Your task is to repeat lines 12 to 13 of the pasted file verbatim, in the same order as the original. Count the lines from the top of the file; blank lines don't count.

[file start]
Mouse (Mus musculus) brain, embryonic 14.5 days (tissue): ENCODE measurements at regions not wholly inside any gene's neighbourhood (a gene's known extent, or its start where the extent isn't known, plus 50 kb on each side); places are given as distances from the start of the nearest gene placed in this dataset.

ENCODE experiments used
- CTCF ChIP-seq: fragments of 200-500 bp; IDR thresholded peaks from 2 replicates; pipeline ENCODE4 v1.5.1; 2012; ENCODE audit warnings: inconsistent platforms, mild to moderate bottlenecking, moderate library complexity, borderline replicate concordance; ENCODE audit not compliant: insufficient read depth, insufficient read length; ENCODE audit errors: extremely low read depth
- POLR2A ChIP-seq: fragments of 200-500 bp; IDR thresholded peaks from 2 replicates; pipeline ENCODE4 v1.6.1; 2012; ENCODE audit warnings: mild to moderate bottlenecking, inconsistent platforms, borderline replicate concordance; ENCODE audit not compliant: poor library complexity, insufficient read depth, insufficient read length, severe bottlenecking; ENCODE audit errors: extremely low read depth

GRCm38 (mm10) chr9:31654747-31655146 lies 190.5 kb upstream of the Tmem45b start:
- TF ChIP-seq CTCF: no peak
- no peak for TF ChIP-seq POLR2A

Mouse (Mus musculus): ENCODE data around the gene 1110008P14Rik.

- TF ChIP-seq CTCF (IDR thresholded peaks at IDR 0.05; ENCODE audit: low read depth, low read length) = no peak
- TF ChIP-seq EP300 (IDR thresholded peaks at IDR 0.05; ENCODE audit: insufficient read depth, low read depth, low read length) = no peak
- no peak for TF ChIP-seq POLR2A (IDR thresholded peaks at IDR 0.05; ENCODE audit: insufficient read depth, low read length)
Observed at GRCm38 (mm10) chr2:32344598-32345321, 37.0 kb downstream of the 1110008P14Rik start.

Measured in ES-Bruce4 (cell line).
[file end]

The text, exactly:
Observed at GRCm38 (mm10) chr2:32344598-32345321, 37.0 kb downstream of the 1110008P14Rik start.

Measured in ES-Bruce4 (cell line).